“It is ironic too. Paine was always seen as the safe pair of hands in every sense. Not only a sound wicketkeeper and batsman, but composed and sensible, and therefore the right man to take over from Steve Smith, when he too resigned tearfully, after Sandpaper-gate,” Berry wrote.
Former England captain Michael Atherton, writing in the The Times, wrote: “Cummins’s rise to high office looks like coming sooner than imagined (but) his appointment is not without risk.
“The last time an out-and-out fast bowler captained Australia in Test cricket? Go back more than six decades to Ray Lindwall in 1956. Cummins is sharp and intelligent, but fast bowling is ferociously hard work without the additional strain of captaincy.
“Only 42 days separate the opening day at the Gabba to the end of the series, wherever that may take place: six weeks, five Tests and an incredible physical challenge.
“While Cummins seems now to have got over the injuries that dogged him as a young man, he said recently said that he did not expect Australia’s feared pace attack — Cummins himself, Josh Hazlewood and Mitchell Starc — to play in all those five Tests. What then is Australia’s plan B if rest, rotation or injury strikes? England will view any potential upheaval to their advantage.”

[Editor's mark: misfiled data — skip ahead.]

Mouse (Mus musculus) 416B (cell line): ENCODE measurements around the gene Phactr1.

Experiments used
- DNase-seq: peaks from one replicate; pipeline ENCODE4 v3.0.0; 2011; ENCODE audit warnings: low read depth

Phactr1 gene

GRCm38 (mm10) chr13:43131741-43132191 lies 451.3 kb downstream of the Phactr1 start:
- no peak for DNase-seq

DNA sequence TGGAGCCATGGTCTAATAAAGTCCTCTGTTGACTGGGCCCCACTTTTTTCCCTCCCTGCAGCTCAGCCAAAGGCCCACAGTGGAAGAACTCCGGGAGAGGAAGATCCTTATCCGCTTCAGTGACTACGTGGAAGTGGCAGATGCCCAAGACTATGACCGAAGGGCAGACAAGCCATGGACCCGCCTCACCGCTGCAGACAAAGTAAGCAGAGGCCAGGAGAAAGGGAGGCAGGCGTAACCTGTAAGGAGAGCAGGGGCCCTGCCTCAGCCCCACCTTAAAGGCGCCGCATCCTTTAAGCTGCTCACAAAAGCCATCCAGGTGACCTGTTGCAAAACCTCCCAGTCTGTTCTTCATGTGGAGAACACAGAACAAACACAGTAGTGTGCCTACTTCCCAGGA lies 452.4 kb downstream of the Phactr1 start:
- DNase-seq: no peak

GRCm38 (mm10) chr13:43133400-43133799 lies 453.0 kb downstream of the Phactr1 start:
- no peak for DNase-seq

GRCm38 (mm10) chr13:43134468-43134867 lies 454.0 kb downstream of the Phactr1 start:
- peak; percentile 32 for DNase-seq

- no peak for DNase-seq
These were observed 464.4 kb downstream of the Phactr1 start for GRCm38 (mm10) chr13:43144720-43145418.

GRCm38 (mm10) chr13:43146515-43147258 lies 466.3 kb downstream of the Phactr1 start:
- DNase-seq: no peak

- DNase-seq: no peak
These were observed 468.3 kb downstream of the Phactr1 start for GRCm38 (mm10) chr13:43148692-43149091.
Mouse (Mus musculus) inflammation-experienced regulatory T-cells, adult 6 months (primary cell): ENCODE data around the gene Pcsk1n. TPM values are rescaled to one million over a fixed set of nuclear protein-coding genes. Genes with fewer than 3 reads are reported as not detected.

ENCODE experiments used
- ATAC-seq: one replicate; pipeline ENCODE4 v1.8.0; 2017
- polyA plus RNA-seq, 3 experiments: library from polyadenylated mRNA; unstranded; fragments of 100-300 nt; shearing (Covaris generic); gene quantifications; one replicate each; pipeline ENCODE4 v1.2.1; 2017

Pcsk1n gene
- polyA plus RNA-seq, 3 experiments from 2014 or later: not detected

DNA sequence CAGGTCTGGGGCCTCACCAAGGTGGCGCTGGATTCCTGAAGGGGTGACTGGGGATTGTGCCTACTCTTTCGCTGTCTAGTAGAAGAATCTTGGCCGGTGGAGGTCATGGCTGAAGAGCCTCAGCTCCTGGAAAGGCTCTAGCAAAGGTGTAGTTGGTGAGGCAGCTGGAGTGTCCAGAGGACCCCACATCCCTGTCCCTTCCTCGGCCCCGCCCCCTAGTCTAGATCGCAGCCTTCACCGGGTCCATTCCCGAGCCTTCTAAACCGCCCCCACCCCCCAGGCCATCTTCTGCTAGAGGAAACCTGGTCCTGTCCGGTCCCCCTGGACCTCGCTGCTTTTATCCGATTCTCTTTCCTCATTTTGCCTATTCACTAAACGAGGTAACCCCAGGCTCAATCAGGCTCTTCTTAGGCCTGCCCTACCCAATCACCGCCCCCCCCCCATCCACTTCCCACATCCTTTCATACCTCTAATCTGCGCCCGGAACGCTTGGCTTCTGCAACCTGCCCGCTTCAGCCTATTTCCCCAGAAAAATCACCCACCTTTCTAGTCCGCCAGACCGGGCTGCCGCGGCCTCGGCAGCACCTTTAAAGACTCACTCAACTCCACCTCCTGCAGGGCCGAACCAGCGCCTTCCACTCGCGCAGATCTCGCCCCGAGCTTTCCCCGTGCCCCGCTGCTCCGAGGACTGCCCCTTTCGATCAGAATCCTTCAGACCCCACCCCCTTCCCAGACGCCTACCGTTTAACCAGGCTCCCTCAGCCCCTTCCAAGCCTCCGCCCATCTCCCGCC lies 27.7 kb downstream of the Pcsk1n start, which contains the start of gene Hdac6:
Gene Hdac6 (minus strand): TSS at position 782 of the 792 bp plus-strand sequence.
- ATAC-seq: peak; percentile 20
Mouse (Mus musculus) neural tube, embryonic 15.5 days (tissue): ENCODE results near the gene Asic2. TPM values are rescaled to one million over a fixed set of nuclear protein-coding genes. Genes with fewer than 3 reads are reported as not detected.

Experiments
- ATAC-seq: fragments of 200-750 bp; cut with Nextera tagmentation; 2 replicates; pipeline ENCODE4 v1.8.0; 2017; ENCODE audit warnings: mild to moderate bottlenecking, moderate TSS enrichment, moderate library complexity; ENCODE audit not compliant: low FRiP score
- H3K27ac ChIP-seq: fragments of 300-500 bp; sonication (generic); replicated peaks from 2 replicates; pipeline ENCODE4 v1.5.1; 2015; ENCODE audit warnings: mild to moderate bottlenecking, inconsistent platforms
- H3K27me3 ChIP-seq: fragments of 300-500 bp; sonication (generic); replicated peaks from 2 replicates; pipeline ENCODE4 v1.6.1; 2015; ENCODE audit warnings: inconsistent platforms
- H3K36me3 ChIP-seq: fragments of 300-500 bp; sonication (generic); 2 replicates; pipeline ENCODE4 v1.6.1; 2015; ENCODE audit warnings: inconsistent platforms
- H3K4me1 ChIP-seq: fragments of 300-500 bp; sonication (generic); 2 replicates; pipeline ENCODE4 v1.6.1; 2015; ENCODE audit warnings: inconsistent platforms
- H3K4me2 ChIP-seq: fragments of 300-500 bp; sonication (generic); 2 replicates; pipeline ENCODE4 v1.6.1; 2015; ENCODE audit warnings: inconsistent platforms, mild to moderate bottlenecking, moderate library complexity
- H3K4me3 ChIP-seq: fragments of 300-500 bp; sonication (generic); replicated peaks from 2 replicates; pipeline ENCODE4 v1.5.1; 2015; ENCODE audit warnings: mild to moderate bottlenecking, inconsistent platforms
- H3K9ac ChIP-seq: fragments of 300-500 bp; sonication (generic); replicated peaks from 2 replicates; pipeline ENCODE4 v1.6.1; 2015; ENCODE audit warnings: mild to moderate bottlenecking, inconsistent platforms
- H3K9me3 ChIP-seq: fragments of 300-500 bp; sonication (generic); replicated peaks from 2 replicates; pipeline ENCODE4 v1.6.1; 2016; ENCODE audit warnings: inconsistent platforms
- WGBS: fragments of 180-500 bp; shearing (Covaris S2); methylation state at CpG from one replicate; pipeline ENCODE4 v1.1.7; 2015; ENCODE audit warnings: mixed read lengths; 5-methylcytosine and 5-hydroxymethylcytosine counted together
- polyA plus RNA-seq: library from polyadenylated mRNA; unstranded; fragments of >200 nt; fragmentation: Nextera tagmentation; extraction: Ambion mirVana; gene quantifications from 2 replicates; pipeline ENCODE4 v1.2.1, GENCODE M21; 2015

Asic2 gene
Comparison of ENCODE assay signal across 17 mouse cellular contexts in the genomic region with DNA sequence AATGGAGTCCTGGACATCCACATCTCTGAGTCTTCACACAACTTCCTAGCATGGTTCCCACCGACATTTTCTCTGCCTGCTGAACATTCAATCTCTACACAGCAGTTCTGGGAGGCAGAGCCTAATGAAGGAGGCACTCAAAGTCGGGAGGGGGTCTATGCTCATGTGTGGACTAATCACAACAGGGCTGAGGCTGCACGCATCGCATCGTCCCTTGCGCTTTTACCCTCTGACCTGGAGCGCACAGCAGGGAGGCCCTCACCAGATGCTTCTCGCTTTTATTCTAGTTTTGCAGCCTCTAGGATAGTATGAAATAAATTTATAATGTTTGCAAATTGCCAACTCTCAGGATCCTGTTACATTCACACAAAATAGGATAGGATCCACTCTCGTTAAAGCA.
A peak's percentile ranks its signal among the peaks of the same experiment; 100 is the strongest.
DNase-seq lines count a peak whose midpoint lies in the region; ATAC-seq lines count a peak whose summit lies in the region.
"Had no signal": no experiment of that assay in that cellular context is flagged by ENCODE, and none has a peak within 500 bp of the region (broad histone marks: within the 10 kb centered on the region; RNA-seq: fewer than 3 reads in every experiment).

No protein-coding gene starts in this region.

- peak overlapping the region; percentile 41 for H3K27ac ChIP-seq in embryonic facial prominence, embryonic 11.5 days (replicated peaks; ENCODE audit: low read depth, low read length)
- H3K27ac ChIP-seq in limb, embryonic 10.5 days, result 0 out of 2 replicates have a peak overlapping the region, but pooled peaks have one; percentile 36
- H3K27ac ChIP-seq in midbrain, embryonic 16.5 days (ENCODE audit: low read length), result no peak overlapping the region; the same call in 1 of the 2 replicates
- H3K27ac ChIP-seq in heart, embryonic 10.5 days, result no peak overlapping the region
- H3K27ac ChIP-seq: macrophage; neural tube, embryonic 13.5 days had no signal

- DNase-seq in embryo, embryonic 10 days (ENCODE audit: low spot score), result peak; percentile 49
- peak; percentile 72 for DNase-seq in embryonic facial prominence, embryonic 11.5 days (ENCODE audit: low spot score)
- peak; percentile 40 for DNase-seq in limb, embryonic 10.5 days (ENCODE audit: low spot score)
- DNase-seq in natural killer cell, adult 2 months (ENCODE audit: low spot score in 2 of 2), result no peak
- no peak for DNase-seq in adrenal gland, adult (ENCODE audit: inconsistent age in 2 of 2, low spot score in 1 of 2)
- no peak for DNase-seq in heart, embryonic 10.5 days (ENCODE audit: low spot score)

Paul Newman, writing in the Daily Mail, focussed on Cricket Australia’s ongoing cultural issues. Paine was, in the wake of Sandpapergate, appointed to the panel charged with a cultural review in the sport.
“It has taken a lot for English cricket’s race crisis to be knocked off the top of the game’s news agenda this week, at least temporarily. But somehow the Aussies managed it on Friday with the sight of yet another disgraced captain resigning in tears,” Newman wrote.
“He was not good enough when Australia appointed him for wont of credible alternatives when accusations of cheating were hanging over Australia more than three years ago and he certainly isn’t good enough now.
“For Cricket Australia stand accused of a cover up that, with echoes of the revelations that have rocked English cricket this week, suggest deeply ingrained cultural problems at the heart of another of cricket’s biggest and most powerful nations.”
Paine, wrote Newman, was “never actually was what Australia thought he would be. Instead of being the safe pair of gloved hands on the tiller they desperately needed, he became a figure of fun who did not contribute much at all as a batsman, keeper or indeed captain.”
For all England’s concern over whether the news will make Australia weaker or stronger, there were a few parting shots as well for a man the English never warmed to.
“With the sweetest of ironies, Paine’s last real gaffe came when he showed a complete lack of empathy to a fellow professional at a time when England were understandably concerned about Australia’s Draconian Covid regulations by saying ‘The first Test will start at Brisbane on December 8 whether Joe Root is there or not,'” wrote Newman.
“The England captain will be at the Gabba, don’t worry about that Tim, but surely you won’t be now. For almost the most laughable part of Friday’s all too familiar emotional staged apology was the bit about Paine still being available for selection for the Ashes. That is, if he can recover from a swollen disc. Truly, you could not make it up.”